Future attacks could have more significant ramifications, though, including the attempt to retrieve more dangerous identity information such as Social Security numbers. In a recent panel discussion at the Kaspersky CyberSecurity Summit, Steve Adegbite, senior vice president of enterprise information security oversight and strategy at Wells Fargo, hinted that attackers may well be attempting to penetrate where the data is -- implying that new cloud technologies and data warehouses, as well as weaknesses in emerging technologies embraced by larger companies, could well be future targets for attackers.
Where cyberattacks will occur also pertains to the location of your enterprise. Threats in the United States will have a different profile than threats in Europe. Location matters in this equation. Take some time with your team to assess where cyberattacks are likely to be directed across your enterprise. Understand what may now be at an increased risk of attack, especially relative to the past.
3. Lobby for Budget to Defend Against, Mitigate Cyberattacks
IT budgets are no goldmine. CIOs have been used to having to do more with less for a long time now. If you've sung the praises to your management group about how you can save money by, for example, moving to the cloud or consolidating and virtualizing many servers, you might find yourself with reduced budgets and reduced headcounts -- right as the storm of cyberattacks threatens you. This isn't a preferred position.
Unfortunately, cyberattacks aren't only damaging. They're expensive, not only in terms of the cost of services being down but also the expense directly attributable to mitigating and defending them. Vendors with experience in reacting in real time to cyberattacks and mitigating their effects are tremendously expensive, both at the time of the event and hosting data during periods of inactivity in order to be prepared if and when an attack occurs. Purchasing the hardware and software necessary to properly harden your systems is expensive. This is an important line item, an important sub area, in your budget for which you need to account. Consider it insurance on which you will almost certainly collect.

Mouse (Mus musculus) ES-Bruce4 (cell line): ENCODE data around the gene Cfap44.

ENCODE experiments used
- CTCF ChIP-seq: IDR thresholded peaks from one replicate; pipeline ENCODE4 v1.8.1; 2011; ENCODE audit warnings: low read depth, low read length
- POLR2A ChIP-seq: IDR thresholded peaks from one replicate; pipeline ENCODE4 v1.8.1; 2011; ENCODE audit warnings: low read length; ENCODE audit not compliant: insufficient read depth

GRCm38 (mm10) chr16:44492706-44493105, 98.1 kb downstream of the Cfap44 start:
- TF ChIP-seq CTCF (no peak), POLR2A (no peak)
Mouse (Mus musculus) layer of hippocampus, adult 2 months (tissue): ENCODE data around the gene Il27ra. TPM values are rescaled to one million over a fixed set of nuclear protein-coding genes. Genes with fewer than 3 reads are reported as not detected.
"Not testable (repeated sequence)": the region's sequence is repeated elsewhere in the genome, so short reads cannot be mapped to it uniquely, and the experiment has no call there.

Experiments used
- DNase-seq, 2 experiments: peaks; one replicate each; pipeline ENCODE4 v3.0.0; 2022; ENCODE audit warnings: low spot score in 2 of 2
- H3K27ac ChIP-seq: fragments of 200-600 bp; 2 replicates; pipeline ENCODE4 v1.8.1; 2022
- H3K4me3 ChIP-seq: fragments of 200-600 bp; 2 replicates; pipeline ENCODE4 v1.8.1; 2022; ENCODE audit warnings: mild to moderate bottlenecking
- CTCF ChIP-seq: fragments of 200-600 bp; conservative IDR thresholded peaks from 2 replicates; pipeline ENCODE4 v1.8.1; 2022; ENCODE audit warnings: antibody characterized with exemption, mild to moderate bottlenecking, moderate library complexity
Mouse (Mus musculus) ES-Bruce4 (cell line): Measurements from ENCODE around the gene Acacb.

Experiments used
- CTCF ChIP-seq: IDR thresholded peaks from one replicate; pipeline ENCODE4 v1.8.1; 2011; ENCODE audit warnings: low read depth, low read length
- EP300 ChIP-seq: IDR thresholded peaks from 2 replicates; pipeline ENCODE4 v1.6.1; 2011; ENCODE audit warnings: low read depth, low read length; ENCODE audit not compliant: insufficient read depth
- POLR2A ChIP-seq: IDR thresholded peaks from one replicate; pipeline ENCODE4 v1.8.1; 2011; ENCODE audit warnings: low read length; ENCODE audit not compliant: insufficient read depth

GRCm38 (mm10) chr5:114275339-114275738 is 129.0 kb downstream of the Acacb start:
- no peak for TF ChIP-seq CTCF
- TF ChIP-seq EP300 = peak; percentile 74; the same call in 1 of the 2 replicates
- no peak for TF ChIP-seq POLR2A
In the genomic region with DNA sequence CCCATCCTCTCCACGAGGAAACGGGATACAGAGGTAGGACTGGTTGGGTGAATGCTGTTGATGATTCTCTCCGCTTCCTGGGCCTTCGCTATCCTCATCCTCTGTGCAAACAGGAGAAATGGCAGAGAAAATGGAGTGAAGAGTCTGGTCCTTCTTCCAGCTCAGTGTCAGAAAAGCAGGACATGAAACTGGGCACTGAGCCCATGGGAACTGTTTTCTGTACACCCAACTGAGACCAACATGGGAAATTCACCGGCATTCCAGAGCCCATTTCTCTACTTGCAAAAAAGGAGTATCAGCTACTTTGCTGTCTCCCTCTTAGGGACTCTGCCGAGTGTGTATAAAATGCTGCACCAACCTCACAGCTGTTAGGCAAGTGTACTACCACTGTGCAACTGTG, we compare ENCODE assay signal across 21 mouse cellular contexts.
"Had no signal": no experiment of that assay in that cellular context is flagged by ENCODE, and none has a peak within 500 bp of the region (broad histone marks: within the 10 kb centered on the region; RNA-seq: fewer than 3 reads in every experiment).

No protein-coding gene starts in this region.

Also, look for products and technologies rated at EAL 6+, or High Robustness, which is a standard the government uses to protect intelligence information and other high-value targets.
Bottom line: Don't cannibalize your budget for proactive IT improvements and regular maintenance because you've failed to plan for a completely inevitable cyberattack.
4. In the Thick of an Attack, Ask for Help
When you're experiencing an attack, you need good information you can rely on. Others have that information. In particular, look for the following:
Join information-sharing consortiums that can help you monitor both the overall threat level for cyberattacks and the different patterns that attack victims have noticed. For example, the National Retail Federation announced a new platform to share information and patterns that aim to arrest the data breaches the industry has recently suffered. Financial services companies have set up an informational network, and other regulated industries often have a department of the governmental regulatory body that can serve as a contact point to help prevent this kind of illegal activity.
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